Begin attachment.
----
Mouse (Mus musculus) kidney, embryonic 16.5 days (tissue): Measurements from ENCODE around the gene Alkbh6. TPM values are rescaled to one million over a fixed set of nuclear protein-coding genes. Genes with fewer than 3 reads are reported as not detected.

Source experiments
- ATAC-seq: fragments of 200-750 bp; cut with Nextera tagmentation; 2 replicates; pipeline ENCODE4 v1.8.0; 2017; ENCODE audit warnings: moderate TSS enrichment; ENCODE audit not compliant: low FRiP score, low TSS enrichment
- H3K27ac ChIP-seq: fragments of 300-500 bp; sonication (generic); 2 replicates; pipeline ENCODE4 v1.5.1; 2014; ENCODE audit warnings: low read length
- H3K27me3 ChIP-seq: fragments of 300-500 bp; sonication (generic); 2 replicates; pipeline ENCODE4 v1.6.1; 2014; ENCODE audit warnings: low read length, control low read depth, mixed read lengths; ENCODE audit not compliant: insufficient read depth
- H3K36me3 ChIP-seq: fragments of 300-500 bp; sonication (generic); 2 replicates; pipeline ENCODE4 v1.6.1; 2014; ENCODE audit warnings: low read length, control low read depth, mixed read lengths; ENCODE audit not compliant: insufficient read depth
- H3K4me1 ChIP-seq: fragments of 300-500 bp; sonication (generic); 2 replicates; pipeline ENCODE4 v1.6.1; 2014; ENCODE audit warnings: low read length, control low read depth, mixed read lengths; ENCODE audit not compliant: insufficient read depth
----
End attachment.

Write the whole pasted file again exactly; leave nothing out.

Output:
Mouse (Mus musculus) kidney, embryonic 16.5 days (tissue): Measurements from ENCODE around the gene Alkbh6. TPM values are rescaled to one million over a fixed set of nuclear protein-coding genes. Genes with fewer than 3 reads are reported as not detected.

Source experiments
- ATAC-seq: fragments of 200-750 bp; cut with Nextera tagmentation; 2 replicates; pipeline ENCODE4 v1.8.0; 2017; ENCODE audit warnings: moderate TSS enrichment; ENCODE audit not compliant: low FRiP score, low TSS enrichment
- H3K27ac ChIP-seq: fragments of 300-500 bp; sonication (generic); 2 replicates; pipeline ENCODE4 v1.5.1; 2014; ENCODE audit warnings: low read length
- H3K27me3 ChIP-seq: fragments of 300-500 bp; sonication (generic); 2 replicates; pipeline ENCODE4 v1.6.1; 2014; ENCODE audit warnings: low read length, control low read depth, mixed read lengths; ENCODE audit not compliant: insufficient read depth
- H3K36me3 ChIP-seq: fragments of 300-500 bp; sonication (generic); 2 replicates; pipeline ENCODE4 v1.6.1; 2014; ENCODE audit warnings: low read length, control low read depth, mixed read lengths; ENCODE audit not compliant: insufficient read depth
- H3K4me1 ChIP-seq: fragments of 300-500 bp; sonication (generic); 2 replicates; pipeline ENCODE4 v1.6.1; 2014; ENCODE audit warnings: low read length, control low read depth, mixed read lengths; ENCODE audit not compliant: insufficient read depth